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I'm building a very minimal Linux system that just consists of the kernel (v4.1-rc5) and an initramfs populated with busybox (v1.23.2). It works fine for the most part, but I observe a difference in behavior of command execution in /init whether I'm using an embedded initramfs vs. an external one.

The /init script is:

#!/bin/sh

dmesg -n 1

mount -t devtmpfs none /dev
mount -t sysfs none /sys
mount -t proc none /proc
echo "Welcome"
while true
do
    setsid cttyhack /bin/sh
done

Then I either set the CONFIG_INITRAMFS_SOURCE option in the kernel .config to the directory containing all the folders for the initramfs, or I run

find . | cpio -H newc -o | gzip > ../rootfs.cpio.gz

to build it.

When I then compile the kernel, either with or without CONFIG_INITRAMFS_SOURCE set, I end up with two variants of my system:

  1. bzImage with initramfs embedded

  2. bzImage + rootfs.cpio.gz (external initramfs)

when I now start those using qemu

qemu-system-x86_64 -enable-kvm -kernel bzImage

or

qemu-system-x86_64 -enable-kvm -kernel bzImage -initrd rootfs.cpio.gz

I get the following difference in behavior:

with version 2 (external initramfs) everything works fine, "Welcome" is displayed and I get a prompt. With version 1 however (embedded initramfs) I get the warning

unable to open an initial console

"Welcome" is not displayed, and I get my prompt.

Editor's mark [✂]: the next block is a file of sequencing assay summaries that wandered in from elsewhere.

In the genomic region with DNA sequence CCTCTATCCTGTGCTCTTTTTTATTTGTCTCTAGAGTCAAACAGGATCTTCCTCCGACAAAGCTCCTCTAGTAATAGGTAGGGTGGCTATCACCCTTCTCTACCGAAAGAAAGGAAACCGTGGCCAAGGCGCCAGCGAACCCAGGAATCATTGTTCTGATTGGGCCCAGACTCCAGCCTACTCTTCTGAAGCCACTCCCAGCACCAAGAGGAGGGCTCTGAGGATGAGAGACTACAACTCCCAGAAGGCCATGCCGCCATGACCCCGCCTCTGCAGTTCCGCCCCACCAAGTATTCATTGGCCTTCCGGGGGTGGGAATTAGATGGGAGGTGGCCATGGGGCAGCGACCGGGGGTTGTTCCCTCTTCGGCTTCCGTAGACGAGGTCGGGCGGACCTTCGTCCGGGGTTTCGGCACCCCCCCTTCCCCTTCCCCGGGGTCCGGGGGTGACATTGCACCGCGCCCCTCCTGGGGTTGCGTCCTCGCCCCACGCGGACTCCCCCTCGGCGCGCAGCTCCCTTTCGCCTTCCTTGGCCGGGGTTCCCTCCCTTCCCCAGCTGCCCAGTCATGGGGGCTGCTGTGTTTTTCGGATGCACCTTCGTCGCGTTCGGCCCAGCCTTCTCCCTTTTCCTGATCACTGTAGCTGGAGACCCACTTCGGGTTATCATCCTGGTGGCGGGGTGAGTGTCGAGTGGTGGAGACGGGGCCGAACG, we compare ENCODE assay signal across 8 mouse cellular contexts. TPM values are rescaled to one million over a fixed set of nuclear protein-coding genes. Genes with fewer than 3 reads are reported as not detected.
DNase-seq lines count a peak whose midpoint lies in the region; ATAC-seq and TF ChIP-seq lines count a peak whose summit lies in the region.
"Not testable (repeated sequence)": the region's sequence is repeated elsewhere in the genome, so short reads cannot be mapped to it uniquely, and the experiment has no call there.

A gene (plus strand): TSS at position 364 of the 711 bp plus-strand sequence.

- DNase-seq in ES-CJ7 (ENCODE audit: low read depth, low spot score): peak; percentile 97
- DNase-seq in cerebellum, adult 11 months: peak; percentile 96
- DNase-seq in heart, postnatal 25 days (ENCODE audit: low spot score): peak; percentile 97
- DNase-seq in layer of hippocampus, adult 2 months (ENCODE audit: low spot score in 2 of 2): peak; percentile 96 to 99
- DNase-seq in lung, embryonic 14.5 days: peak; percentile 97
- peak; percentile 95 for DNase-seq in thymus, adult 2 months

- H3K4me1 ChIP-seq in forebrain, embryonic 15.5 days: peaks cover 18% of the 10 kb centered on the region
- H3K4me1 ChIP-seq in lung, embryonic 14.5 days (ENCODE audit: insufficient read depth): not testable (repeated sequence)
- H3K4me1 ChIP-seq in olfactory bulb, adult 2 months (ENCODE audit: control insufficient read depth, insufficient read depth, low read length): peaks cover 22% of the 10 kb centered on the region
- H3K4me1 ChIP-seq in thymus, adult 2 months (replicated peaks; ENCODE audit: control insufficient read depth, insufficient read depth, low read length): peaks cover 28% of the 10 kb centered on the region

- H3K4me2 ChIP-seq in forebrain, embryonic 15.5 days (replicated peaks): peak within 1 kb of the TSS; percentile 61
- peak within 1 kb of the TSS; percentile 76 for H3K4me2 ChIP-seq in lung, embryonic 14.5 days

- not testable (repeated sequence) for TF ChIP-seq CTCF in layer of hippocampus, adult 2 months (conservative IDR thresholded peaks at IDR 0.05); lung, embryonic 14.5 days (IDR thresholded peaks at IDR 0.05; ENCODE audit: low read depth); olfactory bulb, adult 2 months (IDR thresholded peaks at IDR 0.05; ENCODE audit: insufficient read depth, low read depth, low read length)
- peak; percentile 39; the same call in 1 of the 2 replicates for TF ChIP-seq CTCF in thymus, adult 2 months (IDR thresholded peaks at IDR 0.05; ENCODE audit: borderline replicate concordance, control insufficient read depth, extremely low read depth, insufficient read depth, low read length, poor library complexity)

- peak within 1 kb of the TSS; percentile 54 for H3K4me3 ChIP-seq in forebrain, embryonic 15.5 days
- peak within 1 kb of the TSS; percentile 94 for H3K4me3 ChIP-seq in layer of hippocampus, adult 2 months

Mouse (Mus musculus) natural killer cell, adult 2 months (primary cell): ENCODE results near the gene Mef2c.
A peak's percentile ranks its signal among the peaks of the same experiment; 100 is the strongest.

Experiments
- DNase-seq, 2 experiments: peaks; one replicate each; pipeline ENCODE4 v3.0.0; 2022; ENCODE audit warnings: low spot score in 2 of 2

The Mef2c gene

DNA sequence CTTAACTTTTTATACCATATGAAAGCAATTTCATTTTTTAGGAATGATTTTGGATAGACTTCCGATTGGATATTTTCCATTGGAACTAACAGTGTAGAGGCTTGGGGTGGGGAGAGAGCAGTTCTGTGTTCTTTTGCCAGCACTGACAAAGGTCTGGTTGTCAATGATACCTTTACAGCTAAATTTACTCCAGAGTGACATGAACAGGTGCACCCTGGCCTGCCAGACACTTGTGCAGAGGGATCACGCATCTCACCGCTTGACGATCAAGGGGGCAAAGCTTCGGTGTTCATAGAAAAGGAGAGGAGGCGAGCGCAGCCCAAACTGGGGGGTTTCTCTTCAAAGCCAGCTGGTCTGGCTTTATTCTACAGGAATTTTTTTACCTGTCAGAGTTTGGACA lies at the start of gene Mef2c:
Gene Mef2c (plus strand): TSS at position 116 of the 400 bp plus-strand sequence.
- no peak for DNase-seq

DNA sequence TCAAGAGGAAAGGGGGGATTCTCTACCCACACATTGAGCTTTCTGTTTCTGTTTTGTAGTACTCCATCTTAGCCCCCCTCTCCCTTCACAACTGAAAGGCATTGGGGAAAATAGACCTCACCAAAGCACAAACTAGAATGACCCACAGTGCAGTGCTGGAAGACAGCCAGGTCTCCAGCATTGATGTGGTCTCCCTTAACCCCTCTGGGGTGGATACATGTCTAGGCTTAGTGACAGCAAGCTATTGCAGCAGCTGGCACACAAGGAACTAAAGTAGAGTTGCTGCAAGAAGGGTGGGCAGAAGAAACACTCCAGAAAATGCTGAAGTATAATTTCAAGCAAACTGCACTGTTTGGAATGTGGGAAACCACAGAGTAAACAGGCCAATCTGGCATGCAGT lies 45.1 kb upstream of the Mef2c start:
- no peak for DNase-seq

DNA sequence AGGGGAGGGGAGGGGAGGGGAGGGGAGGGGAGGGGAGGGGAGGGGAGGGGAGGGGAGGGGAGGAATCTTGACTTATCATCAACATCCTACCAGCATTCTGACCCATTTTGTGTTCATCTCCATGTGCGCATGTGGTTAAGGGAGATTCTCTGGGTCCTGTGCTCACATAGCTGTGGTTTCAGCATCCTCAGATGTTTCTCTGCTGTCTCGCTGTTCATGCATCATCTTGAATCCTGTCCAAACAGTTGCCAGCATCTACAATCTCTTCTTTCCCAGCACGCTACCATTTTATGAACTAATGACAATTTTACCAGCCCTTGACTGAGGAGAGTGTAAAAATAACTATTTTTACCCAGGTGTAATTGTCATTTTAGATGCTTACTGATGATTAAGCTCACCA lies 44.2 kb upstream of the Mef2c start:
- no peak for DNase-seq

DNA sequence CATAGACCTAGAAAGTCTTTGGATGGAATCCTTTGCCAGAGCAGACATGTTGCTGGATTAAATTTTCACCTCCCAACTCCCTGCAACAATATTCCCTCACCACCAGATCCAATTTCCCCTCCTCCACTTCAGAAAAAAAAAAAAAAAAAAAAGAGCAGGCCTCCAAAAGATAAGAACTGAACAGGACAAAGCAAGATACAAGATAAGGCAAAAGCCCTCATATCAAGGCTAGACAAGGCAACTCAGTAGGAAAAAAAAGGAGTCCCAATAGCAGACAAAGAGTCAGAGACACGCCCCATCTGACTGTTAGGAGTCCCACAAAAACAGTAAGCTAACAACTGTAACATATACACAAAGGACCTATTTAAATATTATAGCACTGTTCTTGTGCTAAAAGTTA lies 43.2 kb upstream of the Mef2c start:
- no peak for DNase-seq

As far as I understand the process, those two versions of initramfs should contain the same files, since I build it (or have the kernel build it) from an identical folder.

I wonder if anyone can help me with an explanation for this behavior?

* UPDATE *

as mikeserv said in the comments, The kernel includes a minimal embedded initramfs per default. This is still present when using an external one, but gets overwritten if you embed your own. I found that contrary to the specification, this is indeed not empty, but contains a dev folder, a root folder and the /dev/console device. This device then gets used when using an external initramfs, but overwritten if you embed your own. So you have to include the /dev/console device in your initramfs source mknod -m 622 initramfs_src/dev/console c 5 1 when embedding your own.

Thanks a lot to mikeserv, frostschutz and JdeBP for helping me get my head around that!

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  • What are the permissions set to on /dev/console on your builtin one? I think the difference might be about who does the packing in the two cases.
    – mikeserv
    Commented Jun 9, 2015 at 17:41
  • A similar question is of course stackoverflow.com/questions/10437995 .
    – JdeBP
    Commented Jun 9, 2015 at 17:57
  • @mikeserv the console device has identical permissions and ownership in both builds.
    – clw
    Commented Jun 9, 2015 at 18:39
  • @JdeBP I'm not sure if its that similar, since in both cases I boot, get a prompt and have a console device. Only that in one init executes the echo and in the other it can't.
    – clw